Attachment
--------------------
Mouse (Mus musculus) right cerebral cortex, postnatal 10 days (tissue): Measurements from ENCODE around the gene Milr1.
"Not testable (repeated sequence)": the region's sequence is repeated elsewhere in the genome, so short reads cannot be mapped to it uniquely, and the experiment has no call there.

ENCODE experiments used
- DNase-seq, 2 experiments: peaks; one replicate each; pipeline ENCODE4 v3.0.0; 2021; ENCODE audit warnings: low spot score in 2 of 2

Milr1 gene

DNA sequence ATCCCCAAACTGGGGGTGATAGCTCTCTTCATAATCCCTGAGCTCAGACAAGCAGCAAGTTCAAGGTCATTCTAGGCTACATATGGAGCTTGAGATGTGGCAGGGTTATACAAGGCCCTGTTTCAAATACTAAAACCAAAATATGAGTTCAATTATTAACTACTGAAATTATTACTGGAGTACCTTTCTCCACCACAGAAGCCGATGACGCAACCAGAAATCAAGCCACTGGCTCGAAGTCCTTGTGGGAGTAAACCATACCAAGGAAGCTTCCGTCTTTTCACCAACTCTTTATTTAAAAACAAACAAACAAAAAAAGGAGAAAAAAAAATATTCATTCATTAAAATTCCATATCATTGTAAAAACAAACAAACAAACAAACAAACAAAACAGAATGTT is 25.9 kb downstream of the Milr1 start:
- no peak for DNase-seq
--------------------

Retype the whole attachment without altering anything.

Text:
Mouse (Mus musculus) right cerebral cortex, postnatal 10 days (tissue): Measurements from ENCODE around the gene Milr1.
"Not testable (repeated sequence)": the region's sequence is repeated elsewhere in the genome, so short reads cannot be mapped to it uniquely, and the experiment has no call there.

ENCODE experiments used
- DNase-seq, 2 experiments: peaks; one replicate each; pipeline ENCODE4 v3.0.0; 2021; ENCODE audit warnings: low spot score in 2 of 2

Milr1 gene

DNA sequence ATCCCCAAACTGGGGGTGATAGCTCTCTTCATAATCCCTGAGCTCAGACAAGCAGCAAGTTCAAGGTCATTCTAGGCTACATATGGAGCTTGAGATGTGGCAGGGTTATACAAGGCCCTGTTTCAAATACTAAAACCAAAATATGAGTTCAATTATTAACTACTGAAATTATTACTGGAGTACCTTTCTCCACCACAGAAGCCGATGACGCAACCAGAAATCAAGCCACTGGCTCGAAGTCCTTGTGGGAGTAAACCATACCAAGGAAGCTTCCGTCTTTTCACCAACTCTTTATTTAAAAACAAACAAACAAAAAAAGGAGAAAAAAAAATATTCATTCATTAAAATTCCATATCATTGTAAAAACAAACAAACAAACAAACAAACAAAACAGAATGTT is 25.9 kb downstream of the Milr1 start:
- no peak for DNase-seq